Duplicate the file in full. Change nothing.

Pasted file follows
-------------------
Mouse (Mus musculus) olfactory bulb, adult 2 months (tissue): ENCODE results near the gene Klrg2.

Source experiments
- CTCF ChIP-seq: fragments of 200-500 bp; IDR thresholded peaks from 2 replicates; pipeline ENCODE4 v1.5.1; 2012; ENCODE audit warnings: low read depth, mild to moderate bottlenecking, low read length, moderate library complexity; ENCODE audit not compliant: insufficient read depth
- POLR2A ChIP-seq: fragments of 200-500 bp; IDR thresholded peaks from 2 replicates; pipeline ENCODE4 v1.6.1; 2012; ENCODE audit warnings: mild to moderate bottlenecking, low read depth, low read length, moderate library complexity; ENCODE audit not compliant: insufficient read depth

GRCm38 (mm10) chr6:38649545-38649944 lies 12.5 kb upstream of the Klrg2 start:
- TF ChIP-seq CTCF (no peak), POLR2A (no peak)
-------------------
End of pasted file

Mouse (Mus musculus) olfactory bulb, adult 2 months (tissue): ENCODE results near the gene Klrg2.

Source experiments
- CTCF ChIP-seq: fragments of 200-500 bp; IDR thresholded peaks from 2 replicates; pipeline ENCODE4 v1.5.1; 2012; ENCODE audit warnings: low read depth, mild to moderate bottlenecking, low read length, moderate library complexity; ENCODE audit not compliant: insufficient read depth
- POLR2A ChIP-seq: fragments of 200-500 bp; IDR thresholded peaks from 2 replicates; pipeline ENCODE4 v1.6.1; 2012; ENCODE audit warnings: mild to moderate bottlenecking, low read depth, low read length, moderate library complexity; ENCODE audit not compliant: insufficient read depth

GRCm38 (mm10) chr6:38649545-38649944 lies 12.5 kb upstream of the Klrg2 start:
- TF ChIP-seq CTCF (no peak), POLR2A (no peak)